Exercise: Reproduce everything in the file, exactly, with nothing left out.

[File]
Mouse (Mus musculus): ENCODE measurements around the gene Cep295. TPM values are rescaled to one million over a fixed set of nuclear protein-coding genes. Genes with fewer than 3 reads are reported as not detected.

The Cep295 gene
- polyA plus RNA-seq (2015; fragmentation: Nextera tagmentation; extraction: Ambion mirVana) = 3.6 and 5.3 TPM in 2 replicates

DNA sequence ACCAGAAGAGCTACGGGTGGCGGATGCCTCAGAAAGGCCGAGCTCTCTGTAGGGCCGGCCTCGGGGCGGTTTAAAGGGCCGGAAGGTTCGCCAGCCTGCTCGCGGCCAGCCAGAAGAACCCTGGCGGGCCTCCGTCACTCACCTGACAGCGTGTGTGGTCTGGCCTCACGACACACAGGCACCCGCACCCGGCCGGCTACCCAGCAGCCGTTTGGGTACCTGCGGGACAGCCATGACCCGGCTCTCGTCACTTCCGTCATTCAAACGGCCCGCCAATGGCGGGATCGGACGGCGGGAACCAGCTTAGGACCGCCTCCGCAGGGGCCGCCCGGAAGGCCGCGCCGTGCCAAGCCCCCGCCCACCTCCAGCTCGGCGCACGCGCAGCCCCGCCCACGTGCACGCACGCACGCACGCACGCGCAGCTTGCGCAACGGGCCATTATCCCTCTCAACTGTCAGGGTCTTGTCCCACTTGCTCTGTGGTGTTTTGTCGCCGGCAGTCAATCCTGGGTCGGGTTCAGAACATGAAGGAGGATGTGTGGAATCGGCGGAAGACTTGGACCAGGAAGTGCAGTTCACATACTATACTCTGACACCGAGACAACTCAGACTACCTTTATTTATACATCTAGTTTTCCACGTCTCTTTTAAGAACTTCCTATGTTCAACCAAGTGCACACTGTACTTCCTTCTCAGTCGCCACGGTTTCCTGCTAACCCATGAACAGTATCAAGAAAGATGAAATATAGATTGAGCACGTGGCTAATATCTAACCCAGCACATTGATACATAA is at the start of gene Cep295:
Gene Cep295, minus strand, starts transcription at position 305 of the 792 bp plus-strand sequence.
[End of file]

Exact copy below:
Mouse (Mus musculus): ENCODE measurements around the gene Cep295. TPM values are rescaled to one million over a fixed set of nuclear protein-coding genes. Genes with fewer than 3 reads are reported as not detected.

The Cep295 gene
- polyA plus RNA-seq (2015; fragmentation: Nextera tagmentation; extraction: Ambion mirVana) = 3.6 and 5.3 TPM in 2 replicates

DNA sequence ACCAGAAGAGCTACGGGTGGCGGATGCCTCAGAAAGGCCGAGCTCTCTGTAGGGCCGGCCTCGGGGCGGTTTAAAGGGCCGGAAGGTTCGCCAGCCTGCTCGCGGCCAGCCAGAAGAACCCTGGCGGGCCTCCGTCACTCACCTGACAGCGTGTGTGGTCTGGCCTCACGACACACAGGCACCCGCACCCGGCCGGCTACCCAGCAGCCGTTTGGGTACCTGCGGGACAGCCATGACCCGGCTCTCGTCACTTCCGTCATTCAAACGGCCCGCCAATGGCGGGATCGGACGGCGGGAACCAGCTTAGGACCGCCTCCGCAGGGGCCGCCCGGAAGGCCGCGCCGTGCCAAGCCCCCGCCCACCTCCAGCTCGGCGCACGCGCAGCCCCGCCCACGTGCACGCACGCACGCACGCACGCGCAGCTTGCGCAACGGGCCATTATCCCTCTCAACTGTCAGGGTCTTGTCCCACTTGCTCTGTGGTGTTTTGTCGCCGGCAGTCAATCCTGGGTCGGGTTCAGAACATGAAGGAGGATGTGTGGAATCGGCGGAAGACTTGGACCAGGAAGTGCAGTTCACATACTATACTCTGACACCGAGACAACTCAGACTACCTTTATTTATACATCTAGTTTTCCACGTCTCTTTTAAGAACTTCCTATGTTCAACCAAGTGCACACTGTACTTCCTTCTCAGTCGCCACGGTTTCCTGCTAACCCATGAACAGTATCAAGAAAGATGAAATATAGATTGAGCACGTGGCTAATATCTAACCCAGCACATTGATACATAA is at the start of gene Cep295:
Gene Cep295, minus strand, starts transcription at position 305 of the 792 bp plus-strand sequence.